aesth-, esth-, aesthe-, esthe-, aesthesio-, esthesio-, aesthesia-, -esthesia, -aesthetic, -esthetic, -aesthetical, -esthetical, -aesthetically, -esthetically

(Greek: feeling, sensation, perception)

psychoesthetic, psychoaesthetic (s) (noun); psychoesthetics, psychoaesthetics (pl)
The study of the psychological aspects of sense perceptions: After completing his internship in dermatology, Dr. Peters decided to specialize in the field of psychoesthetics in order to better understand the psychological aspects of illnesses.
psychroesthesia, psychroaesthesia (s) (noun); psychroesthesias, psychroaesthesias (pl)
1. The perception of feeling cold even though the body is warm: Even though Jim was wearing a heavy winter coat and ear muffs, he was experiencing psychroesthesia and could not get warm.
2. A subjective sensation of coldness in a part of the body that feels warm to the touch: Irene experienced psychroesthesia in her feet even though she was wearing heavy socks.

A psychroesthesia ran up Lorna's back like a cold chill when she heard an eerie sound up in the attic.

rachianesthesia, rachianaesthesia (s) (noun); rachianesthesias, rachianaesthesias (pl)
A partial or the complete loss of sensation in the spine: After the epidural injection, Pamela developed rachianesthesia which made the operation on her leg less painful.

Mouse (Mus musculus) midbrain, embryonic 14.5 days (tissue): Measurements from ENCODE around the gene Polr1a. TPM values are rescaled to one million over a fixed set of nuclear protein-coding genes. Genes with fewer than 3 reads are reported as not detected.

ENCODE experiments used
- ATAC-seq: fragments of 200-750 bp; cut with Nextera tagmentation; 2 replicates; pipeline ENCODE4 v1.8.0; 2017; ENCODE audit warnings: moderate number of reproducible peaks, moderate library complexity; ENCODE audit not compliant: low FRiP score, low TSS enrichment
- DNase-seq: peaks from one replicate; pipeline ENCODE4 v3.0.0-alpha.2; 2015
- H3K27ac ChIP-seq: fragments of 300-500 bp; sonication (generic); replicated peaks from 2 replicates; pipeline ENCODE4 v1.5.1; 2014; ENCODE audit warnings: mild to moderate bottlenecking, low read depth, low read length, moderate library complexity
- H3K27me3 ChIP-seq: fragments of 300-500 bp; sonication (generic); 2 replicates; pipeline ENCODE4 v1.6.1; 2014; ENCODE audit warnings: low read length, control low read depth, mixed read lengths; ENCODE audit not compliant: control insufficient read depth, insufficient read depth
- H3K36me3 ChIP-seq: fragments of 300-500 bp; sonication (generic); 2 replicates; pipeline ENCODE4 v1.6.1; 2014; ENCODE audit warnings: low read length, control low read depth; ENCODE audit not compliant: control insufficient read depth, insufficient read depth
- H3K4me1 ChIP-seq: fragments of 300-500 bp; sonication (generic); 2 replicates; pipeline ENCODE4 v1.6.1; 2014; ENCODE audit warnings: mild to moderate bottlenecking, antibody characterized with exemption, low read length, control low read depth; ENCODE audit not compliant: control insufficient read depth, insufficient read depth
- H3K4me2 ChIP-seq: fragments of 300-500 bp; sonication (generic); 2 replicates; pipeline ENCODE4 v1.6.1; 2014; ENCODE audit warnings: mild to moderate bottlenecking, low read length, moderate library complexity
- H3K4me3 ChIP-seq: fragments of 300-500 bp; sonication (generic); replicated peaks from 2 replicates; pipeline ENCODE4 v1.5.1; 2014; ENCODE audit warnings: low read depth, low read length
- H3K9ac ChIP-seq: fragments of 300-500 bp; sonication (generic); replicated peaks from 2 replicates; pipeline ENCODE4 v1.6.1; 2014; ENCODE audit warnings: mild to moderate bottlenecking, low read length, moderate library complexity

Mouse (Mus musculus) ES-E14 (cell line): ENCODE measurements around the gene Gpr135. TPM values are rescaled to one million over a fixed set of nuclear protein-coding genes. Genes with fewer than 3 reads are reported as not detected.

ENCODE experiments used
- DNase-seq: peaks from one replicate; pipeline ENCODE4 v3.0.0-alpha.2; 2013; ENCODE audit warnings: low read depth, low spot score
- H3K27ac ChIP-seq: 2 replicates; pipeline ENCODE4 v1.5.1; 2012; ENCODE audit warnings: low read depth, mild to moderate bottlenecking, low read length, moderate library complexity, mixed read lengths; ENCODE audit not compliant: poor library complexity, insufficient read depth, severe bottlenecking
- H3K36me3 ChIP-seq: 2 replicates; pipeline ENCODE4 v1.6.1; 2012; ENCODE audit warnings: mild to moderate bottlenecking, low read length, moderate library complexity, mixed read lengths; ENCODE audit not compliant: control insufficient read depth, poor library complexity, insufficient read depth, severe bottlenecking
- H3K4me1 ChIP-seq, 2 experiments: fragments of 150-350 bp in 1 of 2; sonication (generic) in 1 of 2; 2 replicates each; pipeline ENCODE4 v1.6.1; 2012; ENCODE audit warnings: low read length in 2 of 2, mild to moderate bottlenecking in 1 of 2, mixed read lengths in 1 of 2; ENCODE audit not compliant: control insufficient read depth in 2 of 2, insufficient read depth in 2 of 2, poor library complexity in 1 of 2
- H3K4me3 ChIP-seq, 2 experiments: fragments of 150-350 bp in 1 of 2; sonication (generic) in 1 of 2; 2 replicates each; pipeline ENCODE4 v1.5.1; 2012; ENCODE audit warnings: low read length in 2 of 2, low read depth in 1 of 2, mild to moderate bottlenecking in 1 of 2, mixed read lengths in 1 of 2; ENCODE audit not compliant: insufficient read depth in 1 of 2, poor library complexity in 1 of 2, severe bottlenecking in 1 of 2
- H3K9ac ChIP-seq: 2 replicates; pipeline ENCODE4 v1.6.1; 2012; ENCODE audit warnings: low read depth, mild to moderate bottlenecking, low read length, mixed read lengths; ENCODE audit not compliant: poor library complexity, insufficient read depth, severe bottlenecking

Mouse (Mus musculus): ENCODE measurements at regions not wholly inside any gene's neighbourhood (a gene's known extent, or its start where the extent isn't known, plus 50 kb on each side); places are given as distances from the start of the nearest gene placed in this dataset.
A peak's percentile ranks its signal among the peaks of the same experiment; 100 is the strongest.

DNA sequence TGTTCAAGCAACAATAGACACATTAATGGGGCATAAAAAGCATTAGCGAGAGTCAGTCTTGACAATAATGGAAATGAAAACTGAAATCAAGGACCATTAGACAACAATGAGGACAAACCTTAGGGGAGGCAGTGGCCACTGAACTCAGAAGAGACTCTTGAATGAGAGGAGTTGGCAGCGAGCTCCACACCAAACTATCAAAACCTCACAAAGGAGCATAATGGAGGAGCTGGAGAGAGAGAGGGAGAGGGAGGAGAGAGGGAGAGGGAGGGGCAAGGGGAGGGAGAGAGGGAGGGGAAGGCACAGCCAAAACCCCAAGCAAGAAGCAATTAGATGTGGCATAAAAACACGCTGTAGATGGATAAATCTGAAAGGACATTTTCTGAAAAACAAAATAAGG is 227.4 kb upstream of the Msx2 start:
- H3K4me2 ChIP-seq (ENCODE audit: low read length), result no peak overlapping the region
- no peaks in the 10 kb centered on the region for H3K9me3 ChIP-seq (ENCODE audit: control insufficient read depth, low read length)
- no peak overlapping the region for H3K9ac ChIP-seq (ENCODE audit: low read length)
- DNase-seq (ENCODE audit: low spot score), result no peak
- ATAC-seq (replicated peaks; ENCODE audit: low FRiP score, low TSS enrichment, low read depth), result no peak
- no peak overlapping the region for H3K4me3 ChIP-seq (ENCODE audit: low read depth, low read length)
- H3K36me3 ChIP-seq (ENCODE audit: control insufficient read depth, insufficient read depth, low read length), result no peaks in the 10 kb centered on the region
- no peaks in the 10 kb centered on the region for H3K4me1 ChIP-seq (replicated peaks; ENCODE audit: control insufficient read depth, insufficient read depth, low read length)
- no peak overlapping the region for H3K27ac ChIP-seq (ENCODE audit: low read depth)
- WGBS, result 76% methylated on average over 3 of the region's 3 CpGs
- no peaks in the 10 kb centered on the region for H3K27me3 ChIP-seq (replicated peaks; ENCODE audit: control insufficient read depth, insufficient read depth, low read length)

radiesthesia, radiaesthesia (s) (noun); radiesthesias, radiaesthesias (pl)
1. The detection of radiation by the body; a process believed by some to be responsible for the operation of dowsing rods, pendulums, etc. as a means of locating buried substances, diagnosing illness, etc.: Allan was amazed by the results of the radiesthesia he witnessed when his uncle used the dowsing rods to detect water on his property.
2. Detecting and diagnosing a disease by the passing of a person's hands over a body: In addition to normal medical procedures, Dr. Small was also known to use radiesthesia to detect illnesses in his patients.
radiesthesic (adjective), more radiesthesic, most radiesthesic
Relating to the detection of and diagnosing of a disease by the passing of one's hands over a body: The radiesthesic skills of the renowned teacher, Mr. Cooke, were well-known and often discussed by his disciples.
rhinaesthesia, rhinesthesia (s) (noun), rhinaesthesias, rhinesthesias (pl)
1. The sense of smell: The rhinaesthesia of some members of the perfume industry is well-known and valued.
2. Etymology: from Greek, rhis, rhin-, "nose" + esthesia, "feeling, sensation".
rhinesthesic (adjective), more rhinesthesic, most rhinesthesic
Relating to the sense of smell via the nose: Harriet's well developed rhinesthesic abilities made her invaluable to the coffee company she worked for.
seismesthesia, seismaesthesia, seisesthesia (s)
1. A sense of shaking or vibration: The seismesthesia of the building was caused when the subway trains were running underneath it.
2. Tactile perception of vibrations in a liquid or aerial medium: When she was holding the thin glass, Kelly experienced the seisesthesia of the liquid when it moved.